In a cab from Austin's Bergstrom Airport, the driver told us that with the slowdown at Dell, it was tough to make $100 for a 16-hour shift these days.
In a cab from Austins Bergstrom Airport, the driver told us that with the slowdown at Dell, it was tough to make $100 for a 16-hour shift these days. That was a far cry from a year ago, when cabs for the Austin-to-Round Rock ride were always in demand. It was also a far cry from his home in Africa, where an endless civil war convinced him that anything was better than staying where he was.
The reason for my trip to Round Rock was a briefing by Dell execs on their enterprise server plans. In the past, there were always three ingredients required to make a server business go from lukewarm to hot: a new chip generation, a new rev of the operating system, and a reason in the form of new applications or some cost savings to dip into the IT budget for servers.
The new chip generation is Intels Itanium IA-64 processor. The chip is a couple of years late in getting out of the fab but does mark the start of yet another generation of processors from Intel. The operating system will be Microsoft XP in October. And the new applications that will drive the business during the current high-tech doldrums? Now, that is the question.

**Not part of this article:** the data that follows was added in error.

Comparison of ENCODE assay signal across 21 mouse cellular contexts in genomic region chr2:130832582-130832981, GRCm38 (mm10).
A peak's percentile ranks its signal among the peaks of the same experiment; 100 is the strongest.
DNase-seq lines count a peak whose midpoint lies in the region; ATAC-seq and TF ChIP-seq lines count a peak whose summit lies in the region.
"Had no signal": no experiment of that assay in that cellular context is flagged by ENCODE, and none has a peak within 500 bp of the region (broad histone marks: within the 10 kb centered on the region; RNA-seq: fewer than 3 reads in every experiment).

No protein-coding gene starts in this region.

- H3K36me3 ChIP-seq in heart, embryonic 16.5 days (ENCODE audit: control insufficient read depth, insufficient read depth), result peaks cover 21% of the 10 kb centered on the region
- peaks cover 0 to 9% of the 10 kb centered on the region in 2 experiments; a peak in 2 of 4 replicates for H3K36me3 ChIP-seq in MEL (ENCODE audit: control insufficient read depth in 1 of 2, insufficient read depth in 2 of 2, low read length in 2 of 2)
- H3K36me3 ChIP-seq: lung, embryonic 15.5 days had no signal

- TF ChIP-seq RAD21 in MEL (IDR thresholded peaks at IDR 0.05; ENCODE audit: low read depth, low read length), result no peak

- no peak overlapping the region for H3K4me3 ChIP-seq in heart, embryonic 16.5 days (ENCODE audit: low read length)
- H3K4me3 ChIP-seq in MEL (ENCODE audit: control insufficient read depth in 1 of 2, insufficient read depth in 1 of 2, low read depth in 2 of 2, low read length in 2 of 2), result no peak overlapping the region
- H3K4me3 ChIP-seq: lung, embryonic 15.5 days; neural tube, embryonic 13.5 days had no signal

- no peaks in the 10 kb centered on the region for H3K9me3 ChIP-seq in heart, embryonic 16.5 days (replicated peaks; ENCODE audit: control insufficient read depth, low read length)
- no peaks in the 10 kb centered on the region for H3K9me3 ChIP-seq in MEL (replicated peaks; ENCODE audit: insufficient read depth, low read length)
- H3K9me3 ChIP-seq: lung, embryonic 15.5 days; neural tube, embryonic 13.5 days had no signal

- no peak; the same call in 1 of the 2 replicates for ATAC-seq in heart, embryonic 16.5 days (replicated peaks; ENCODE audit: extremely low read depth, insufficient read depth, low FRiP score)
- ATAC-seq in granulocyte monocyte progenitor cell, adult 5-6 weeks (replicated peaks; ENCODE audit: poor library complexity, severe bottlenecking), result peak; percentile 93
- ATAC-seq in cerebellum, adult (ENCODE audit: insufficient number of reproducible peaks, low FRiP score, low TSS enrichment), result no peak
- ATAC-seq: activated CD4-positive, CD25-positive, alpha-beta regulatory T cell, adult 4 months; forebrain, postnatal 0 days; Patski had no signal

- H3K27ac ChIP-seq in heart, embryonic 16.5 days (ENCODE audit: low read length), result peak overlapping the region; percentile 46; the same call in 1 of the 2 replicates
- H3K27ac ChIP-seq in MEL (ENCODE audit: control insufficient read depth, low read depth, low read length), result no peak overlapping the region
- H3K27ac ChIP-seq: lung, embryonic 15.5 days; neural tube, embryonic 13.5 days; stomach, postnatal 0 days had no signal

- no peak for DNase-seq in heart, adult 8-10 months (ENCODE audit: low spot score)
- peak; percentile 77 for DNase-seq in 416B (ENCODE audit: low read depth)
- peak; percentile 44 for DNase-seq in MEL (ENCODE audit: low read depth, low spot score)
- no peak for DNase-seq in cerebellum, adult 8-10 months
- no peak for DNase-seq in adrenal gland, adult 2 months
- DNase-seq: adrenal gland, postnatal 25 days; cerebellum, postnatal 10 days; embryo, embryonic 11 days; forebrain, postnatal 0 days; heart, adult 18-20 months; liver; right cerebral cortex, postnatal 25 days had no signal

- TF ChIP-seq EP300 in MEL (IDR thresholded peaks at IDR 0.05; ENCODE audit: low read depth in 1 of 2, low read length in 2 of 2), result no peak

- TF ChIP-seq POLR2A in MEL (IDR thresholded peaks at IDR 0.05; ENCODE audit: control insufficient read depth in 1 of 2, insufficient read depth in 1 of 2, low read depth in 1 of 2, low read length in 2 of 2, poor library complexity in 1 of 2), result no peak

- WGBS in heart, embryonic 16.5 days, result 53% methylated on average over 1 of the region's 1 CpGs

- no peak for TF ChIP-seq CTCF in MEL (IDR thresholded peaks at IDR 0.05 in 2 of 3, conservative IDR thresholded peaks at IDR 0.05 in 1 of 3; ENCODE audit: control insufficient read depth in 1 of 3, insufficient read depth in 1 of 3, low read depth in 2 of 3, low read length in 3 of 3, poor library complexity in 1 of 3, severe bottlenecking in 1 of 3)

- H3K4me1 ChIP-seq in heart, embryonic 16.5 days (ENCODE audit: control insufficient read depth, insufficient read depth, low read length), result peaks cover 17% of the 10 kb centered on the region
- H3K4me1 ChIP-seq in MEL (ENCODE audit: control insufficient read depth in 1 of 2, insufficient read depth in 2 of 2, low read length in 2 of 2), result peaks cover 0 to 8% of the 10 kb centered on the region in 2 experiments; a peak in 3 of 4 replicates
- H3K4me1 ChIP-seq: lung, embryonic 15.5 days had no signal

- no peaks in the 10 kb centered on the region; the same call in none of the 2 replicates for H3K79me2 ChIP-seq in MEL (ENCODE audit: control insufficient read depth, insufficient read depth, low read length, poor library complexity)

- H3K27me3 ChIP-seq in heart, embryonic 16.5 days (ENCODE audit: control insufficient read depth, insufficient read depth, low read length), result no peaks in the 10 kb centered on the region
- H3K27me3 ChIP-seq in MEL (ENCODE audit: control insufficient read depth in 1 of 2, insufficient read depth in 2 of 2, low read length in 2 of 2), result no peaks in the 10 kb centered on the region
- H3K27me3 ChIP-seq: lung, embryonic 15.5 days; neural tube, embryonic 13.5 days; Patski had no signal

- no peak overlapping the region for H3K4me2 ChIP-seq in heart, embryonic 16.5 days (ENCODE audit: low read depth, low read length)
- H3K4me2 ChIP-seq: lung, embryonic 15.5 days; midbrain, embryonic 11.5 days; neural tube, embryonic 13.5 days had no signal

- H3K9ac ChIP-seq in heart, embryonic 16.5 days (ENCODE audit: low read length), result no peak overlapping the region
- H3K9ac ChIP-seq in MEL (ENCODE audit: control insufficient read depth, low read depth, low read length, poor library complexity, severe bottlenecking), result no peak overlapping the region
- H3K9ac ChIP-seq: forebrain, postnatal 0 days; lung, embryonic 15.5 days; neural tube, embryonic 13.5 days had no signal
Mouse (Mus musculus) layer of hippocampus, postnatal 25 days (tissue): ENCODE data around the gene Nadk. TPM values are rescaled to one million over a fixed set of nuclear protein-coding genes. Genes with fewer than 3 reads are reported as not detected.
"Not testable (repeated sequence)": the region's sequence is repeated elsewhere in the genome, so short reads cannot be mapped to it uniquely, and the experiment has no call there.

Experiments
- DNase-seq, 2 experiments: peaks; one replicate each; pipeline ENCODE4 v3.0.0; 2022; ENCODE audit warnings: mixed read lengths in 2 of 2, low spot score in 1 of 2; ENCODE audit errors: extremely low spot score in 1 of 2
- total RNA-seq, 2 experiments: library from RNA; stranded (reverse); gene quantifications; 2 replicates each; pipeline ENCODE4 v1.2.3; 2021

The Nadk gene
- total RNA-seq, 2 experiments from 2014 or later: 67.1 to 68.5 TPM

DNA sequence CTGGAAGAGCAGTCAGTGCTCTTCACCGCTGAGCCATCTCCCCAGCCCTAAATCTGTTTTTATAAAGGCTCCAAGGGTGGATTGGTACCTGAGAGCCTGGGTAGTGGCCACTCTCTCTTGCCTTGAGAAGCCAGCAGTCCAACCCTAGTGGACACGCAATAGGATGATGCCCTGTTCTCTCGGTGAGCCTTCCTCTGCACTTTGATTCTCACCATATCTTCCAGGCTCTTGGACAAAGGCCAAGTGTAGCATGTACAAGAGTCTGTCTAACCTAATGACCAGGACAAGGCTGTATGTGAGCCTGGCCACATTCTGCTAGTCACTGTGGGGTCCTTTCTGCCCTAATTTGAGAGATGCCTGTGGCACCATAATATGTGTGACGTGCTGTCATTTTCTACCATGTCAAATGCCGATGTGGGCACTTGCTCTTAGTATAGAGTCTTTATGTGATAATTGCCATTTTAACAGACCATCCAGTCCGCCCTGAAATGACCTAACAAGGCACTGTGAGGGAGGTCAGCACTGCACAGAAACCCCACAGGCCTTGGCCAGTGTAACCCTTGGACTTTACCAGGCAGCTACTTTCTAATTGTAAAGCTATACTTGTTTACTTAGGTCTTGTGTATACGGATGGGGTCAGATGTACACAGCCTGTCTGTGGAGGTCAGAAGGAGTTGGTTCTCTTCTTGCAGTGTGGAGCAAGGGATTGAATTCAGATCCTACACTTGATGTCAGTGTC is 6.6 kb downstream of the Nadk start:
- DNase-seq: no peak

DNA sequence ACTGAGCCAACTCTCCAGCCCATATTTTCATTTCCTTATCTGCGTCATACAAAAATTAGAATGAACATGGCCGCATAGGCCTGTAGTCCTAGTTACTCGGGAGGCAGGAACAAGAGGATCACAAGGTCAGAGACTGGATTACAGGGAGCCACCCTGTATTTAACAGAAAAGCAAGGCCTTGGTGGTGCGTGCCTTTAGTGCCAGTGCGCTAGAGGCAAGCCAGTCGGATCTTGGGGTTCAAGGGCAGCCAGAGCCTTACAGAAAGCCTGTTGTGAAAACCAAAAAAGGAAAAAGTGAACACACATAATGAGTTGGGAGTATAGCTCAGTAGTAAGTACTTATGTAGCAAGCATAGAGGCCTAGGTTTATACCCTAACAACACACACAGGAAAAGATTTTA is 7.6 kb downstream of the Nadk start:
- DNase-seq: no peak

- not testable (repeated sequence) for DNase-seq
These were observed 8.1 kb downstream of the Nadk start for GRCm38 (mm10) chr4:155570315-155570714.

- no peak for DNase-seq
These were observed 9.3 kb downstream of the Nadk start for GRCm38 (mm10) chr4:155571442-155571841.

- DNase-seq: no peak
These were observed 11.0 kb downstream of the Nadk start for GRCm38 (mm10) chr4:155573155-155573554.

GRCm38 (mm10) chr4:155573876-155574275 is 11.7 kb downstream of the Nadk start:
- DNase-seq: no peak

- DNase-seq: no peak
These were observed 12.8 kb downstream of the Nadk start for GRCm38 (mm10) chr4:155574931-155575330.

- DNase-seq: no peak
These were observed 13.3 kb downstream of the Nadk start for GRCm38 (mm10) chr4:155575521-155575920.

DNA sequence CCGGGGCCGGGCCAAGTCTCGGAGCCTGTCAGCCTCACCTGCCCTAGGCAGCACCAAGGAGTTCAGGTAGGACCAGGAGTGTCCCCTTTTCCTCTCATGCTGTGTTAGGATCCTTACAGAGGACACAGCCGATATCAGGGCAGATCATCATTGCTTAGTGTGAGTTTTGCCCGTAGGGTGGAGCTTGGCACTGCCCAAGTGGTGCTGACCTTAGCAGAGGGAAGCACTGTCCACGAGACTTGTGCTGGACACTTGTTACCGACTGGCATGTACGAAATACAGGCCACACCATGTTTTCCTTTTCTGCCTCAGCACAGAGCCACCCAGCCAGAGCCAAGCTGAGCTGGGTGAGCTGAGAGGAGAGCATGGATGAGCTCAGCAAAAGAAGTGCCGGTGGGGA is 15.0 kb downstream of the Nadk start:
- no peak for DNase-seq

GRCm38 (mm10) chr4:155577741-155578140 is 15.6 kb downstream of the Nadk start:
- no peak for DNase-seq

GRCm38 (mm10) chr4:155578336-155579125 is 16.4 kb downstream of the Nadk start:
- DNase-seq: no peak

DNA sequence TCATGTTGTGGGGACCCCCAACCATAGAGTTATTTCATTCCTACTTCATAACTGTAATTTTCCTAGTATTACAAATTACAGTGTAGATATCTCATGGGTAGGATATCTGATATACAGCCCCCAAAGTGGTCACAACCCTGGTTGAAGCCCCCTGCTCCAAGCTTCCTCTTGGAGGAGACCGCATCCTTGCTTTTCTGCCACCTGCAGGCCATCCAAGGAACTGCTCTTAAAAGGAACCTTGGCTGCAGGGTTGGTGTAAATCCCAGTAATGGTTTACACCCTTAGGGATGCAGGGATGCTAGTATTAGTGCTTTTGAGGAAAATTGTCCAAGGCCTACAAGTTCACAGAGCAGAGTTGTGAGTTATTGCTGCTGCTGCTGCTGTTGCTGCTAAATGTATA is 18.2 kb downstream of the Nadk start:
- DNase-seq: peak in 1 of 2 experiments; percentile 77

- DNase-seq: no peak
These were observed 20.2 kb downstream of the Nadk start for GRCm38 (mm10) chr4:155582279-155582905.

Dell, which has an Itanium server in the wings, hosted a group of users who did a good job representing the universe of reasons the Itanium/XP duo has potential. Id still put it all in the "potential" category.
While the inclination is to look at a rack full of processors and reflect on all the processing power sitting in the cage, the reality is that the gap between lots of stacked processors and useful computing is a large chasm indeed.
Scott Sullivan, vice president of technology for Homestore.com, said the Itanium boxes might work well as part of a server consolidation strategy. Gerd Heber, the senior research associate for the Cornell Fracture Group, said the new servers hold the promise of bringing down computing costs for modeling-intensive applications.
NASDAQs chief technology architect, Jim Richmann, saw some use for the servers as processors to provide new front-end database analysis capabilities but questioned their readiness for the core stock transaction system.
Motorolas Windows infrastructure strategist, Bill Anderson, said it best when he remarked he didnt know what applications would drive demand for the Itanium servers, but hed wait for the user community to ask for applications that Itanium would satisfy better than other processors.
Long gone are the days of buying a new server simply because it is the next model in the processor/software evolution. Showing off the next-generation boxes is fine, but finding a way to help those users build the applications they need will be the only way for that Austin cabbie to find replacement fares for those riders now riding out the tech downturn.